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Surrogate's Court.


hearing by reason of the fact that this child was in no way adopted from an "orphan asylum or charitable institution," as defined by chapter 272 of the Laws of 1896, under which these proceedings arise, and from which it is urged that the legislature intended to give the surrogate jurisdiction in proceedings of this character only when the child had been actually adopted from a charitable institution or orphan asylum, and not by the act of the superintendent of the poor himself, on the one hand, and the claim of the petitioner, on the other, that this court has jurisdiction; that the legislature, in making the domestic relations law, clearly intended to codify existing prior laws which should apply to all cases provided by the statutes of 1884, giving the county judge co-ordinate jurisdiction with the surrogate's court over proceedings relating to the adoption of infants and the abrogation of adoption; that the statute is remedial, and should be liberally construed, and be understood in the sense which best harmonizes with the subject of the enactment and the object which the legislature had in view, as well as with reference to the object to be accomplished by the act; that the superintendent of the poor is, within the contemplation of law, a charitable institution, at least, to the extent which should give this court jurisdiction; that no violence is done to the intent of the statute by characterizing such officer as a "corporation" or an "institution;" that every incident attached to the office affords such a conclusion. Without passing on the question, I am impressed with the fact that, unless the officers designated in the statute can act in this proceeding, there can be no remedy or relief. The proceeding to abrogate adoption can only be effected by the proceeding instituted, and only by the court and officers provided by law, to wit, the county judge or by the surrogate's court. While it is true that the supreme court has plenary power over the custody and control of infants, even to the extent of taking such infants from the custody and control of natural parents, yet it can no more abrogate an adoption than it can decrec that the laws of inheritance should be set aside. It follows, therefore, that the proceedings of the supreme court upon the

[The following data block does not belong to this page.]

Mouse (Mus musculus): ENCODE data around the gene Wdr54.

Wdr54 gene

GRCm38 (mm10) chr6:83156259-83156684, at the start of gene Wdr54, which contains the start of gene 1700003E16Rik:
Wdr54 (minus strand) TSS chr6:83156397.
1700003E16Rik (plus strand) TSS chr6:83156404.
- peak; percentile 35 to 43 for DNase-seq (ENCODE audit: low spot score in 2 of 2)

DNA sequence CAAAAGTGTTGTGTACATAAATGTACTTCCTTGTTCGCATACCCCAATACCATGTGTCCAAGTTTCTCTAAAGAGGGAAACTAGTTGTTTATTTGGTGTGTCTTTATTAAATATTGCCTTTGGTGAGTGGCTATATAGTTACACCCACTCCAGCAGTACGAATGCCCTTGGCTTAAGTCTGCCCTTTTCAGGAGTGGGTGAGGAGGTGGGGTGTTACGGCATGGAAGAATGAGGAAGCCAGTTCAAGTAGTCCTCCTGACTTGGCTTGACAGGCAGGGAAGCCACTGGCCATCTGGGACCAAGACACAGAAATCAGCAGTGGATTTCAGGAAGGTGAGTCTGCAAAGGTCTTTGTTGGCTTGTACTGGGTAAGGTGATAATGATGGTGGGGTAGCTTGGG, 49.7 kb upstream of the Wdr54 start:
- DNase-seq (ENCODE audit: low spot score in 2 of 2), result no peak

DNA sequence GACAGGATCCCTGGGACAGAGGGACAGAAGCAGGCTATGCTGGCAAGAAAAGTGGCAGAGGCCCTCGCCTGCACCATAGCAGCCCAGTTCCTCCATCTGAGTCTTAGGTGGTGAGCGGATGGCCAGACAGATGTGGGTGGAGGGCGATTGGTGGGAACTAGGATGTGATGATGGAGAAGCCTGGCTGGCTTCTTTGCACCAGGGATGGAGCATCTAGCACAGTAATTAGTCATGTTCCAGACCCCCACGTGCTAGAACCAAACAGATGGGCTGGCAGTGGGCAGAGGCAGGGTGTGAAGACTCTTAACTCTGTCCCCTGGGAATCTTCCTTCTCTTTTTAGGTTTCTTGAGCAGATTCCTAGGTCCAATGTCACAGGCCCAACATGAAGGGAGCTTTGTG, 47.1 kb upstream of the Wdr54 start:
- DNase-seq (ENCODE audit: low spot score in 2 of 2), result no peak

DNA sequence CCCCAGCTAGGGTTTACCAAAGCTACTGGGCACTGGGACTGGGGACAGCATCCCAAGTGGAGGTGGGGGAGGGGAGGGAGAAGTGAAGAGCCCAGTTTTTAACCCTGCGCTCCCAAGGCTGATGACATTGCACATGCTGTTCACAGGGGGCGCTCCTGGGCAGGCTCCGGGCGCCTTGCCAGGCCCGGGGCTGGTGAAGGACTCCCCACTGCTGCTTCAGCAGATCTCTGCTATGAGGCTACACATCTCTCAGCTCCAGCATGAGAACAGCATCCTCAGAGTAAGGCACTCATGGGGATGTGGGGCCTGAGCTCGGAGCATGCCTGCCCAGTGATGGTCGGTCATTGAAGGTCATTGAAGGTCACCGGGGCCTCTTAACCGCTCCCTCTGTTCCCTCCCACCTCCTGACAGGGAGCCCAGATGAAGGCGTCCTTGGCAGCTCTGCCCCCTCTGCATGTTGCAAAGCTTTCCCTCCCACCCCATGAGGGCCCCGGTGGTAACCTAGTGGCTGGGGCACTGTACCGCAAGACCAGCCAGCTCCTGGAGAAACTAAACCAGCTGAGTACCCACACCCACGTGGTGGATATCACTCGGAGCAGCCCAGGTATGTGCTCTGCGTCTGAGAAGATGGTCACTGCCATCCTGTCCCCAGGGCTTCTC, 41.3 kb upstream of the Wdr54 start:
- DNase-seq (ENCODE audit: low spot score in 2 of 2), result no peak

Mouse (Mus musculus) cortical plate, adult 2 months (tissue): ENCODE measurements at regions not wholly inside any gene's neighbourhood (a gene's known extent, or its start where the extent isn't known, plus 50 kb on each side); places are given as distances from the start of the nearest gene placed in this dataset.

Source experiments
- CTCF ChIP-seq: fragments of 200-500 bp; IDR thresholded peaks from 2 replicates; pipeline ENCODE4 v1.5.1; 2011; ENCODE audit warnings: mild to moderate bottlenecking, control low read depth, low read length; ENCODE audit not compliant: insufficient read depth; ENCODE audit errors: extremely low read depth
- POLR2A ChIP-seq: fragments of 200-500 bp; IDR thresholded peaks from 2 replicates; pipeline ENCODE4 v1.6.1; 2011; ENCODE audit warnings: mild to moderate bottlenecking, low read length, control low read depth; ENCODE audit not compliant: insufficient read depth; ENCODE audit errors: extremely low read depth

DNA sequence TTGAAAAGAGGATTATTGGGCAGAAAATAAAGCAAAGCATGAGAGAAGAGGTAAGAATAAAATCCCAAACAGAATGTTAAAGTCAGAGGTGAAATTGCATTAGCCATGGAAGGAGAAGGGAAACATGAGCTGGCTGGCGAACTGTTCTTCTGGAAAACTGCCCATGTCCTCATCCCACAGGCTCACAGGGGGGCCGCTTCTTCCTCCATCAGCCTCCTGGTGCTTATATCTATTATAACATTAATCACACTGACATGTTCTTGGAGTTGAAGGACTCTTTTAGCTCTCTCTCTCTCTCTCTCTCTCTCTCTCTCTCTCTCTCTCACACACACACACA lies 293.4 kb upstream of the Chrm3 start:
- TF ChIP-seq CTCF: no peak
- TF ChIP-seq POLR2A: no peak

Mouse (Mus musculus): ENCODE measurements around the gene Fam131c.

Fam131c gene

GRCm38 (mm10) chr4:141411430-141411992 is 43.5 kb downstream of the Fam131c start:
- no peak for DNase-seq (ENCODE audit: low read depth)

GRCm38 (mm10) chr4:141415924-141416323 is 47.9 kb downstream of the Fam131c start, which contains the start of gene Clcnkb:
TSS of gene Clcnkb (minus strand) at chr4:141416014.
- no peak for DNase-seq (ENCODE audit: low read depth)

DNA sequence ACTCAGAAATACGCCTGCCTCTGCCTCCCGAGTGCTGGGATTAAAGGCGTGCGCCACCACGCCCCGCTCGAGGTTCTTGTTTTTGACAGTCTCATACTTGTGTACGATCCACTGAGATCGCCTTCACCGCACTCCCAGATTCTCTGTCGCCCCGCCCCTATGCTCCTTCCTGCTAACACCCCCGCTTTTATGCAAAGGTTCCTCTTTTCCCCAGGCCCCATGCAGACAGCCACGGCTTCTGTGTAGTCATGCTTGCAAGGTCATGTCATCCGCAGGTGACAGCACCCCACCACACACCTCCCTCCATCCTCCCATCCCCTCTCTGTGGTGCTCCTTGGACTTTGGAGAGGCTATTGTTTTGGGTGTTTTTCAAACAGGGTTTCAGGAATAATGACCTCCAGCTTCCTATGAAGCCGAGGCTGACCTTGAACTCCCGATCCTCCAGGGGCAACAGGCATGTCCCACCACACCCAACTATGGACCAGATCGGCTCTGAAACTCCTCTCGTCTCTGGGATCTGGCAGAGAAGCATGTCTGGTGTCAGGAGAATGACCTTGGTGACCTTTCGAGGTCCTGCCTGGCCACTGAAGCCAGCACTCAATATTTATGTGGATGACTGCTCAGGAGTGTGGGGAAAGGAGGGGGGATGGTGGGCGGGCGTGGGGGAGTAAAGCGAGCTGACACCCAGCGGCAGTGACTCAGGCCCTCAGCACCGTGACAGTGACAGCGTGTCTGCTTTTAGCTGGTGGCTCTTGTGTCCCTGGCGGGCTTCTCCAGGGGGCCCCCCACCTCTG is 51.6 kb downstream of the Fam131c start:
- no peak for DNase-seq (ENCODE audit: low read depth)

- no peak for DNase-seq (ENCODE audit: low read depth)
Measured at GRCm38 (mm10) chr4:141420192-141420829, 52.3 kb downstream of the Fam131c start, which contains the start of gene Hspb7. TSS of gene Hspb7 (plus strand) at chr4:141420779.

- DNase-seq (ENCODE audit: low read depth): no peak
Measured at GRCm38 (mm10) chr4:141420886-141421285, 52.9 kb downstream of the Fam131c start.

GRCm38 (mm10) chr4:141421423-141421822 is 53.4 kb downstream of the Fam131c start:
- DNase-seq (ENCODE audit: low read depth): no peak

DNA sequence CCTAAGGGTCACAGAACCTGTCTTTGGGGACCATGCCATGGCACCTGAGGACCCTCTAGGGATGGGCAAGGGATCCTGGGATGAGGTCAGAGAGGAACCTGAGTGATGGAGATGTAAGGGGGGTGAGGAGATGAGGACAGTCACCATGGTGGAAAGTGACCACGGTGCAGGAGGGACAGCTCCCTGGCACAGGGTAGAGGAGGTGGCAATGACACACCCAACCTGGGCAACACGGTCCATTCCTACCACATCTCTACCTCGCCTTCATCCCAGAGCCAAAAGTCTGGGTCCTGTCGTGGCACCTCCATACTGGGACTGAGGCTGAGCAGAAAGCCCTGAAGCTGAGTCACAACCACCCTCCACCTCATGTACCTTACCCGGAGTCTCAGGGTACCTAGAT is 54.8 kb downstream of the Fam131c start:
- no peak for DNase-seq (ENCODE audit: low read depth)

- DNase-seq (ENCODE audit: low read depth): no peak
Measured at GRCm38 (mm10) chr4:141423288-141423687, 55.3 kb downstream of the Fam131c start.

Matter of Trimm.